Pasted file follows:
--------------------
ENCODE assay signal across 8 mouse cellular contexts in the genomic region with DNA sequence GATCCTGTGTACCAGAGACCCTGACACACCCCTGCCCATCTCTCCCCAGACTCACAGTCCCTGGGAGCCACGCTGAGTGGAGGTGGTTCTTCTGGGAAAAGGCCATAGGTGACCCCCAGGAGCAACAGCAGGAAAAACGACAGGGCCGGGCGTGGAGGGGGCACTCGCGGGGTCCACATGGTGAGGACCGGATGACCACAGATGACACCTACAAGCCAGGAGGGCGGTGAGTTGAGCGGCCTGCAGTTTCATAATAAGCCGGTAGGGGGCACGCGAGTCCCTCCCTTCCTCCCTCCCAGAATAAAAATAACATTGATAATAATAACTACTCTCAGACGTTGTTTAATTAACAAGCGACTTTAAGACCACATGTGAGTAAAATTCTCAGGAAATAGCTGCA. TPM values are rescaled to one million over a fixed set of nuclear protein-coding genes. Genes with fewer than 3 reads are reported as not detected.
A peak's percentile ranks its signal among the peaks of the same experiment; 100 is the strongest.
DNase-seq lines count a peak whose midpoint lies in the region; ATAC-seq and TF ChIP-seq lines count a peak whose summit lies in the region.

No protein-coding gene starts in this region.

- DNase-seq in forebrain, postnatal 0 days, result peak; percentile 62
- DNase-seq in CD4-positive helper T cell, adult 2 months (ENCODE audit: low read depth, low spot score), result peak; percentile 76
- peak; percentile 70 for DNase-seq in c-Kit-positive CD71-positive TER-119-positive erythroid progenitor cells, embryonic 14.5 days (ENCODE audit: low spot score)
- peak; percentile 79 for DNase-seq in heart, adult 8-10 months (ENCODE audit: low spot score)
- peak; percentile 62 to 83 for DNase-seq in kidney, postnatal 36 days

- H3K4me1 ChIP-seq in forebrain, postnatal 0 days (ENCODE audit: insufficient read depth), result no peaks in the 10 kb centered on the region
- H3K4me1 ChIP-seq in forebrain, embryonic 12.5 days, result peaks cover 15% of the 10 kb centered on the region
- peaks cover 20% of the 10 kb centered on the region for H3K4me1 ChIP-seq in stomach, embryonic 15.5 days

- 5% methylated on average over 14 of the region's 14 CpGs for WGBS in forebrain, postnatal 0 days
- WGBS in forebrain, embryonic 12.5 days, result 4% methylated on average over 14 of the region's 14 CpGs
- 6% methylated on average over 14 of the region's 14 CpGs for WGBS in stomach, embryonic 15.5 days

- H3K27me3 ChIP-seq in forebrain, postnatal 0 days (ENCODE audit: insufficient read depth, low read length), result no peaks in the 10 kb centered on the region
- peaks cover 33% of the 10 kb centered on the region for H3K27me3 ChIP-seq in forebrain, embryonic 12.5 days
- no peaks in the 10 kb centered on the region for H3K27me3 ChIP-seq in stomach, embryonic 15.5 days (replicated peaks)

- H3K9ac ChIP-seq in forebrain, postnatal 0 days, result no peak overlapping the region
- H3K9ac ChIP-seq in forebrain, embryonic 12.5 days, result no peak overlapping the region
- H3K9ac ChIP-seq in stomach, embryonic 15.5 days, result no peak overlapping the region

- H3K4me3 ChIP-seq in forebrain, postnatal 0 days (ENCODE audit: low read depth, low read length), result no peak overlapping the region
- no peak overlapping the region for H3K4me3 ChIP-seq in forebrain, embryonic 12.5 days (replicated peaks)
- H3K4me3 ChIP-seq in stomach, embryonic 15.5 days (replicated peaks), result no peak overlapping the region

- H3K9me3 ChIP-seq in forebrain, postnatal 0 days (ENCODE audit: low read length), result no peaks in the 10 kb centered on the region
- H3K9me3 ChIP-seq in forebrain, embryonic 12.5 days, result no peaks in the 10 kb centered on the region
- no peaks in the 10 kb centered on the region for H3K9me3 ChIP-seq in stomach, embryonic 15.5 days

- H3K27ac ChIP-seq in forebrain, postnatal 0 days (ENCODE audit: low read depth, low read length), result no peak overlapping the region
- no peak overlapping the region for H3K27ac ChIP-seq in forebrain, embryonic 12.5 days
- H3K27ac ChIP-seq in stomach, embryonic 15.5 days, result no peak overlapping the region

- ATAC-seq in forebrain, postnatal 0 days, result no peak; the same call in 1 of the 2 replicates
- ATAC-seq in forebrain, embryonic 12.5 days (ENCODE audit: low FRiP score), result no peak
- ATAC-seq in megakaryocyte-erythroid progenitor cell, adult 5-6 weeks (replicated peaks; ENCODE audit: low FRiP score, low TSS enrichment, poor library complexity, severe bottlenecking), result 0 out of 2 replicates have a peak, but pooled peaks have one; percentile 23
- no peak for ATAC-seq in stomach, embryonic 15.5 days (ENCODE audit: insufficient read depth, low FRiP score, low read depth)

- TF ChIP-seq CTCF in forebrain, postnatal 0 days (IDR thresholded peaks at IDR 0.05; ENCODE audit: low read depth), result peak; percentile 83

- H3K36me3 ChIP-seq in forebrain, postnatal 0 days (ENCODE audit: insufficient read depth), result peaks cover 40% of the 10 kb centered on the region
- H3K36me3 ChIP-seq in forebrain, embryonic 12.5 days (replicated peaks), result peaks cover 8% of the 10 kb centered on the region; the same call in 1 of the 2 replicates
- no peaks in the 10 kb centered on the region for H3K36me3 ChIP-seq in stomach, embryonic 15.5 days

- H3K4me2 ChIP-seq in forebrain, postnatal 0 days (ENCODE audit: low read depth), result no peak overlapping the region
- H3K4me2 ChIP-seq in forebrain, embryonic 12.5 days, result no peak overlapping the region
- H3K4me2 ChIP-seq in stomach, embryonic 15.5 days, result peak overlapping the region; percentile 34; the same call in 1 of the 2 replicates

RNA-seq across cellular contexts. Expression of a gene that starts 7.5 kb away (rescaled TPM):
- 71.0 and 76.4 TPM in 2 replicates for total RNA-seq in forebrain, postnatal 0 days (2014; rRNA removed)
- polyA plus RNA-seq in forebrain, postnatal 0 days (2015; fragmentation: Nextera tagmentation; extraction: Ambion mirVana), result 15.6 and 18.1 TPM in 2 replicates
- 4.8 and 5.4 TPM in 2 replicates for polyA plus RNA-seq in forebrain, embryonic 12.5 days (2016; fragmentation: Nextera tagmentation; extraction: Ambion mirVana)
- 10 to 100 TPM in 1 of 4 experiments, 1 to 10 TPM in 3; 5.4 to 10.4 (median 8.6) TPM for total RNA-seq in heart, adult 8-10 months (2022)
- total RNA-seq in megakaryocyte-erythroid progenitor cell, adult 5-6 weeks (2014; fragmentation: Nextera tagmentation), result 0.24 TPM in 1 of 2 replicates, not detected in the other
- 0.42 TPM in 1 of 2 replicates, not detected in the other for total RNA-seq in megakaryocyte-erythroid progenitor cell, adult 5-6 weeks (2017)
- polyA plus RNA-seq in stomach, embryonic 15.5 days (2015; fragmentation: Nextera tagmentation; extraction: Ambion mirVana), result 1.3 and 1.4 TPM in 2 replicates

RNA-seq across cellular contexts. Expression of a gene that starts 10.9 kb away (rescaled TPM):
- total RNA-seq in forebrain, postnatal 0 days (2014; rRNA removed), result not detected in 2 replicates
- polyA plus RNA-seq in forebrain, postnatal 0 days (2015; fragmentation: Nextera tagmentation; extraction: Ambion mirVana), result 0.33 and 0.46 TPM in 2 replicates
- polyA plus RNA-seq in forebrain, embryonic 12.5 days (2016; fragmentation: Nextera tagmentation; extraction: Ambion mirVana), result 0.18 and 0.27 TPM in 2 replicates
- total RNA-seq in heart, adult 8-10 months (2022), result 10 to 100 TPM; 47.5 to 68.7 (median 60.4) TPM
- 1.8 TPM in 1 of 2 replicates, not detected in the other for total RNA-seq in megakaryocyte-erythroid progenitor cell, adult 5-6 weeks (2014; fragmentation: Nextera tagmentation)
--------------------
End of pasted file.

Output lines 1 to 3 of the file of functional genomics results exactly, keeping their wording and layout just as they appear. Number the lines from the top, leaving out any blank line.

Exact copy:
ENCODE assay signal across 8 mouse cellular contexts in the genomic region with DNA sequence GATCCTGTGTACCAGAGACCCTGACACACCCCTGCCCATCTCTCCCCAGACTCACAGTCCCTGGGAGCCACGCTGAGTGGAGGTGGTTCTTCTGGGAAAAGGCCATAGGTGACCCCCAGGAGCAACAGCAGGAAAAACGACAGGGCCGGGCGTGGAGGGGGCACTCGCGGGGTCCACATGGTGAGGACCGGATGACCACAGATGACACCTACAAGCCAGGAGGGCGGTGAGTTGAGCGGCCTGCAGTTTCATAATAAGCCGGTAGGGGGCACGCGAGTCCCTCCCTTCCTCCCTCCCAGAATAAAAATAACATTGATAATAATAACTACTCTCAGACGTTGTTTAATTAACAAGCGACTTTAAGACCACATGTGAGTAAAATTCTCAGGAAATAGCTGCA. TPM values are rescaled to one million over a fixed set of nuclear protein-coding genes. Genes with fewer than 3 reads are reported as not detected.
A peak's percentile ranks its signal among the peaks of the same experiment; 100 is the strongest.
DNase-seq lines count a peak whose midpoint lies in the region; ATAC-seq and TF ChIP-seq lines count a peak whose summit lies in the region.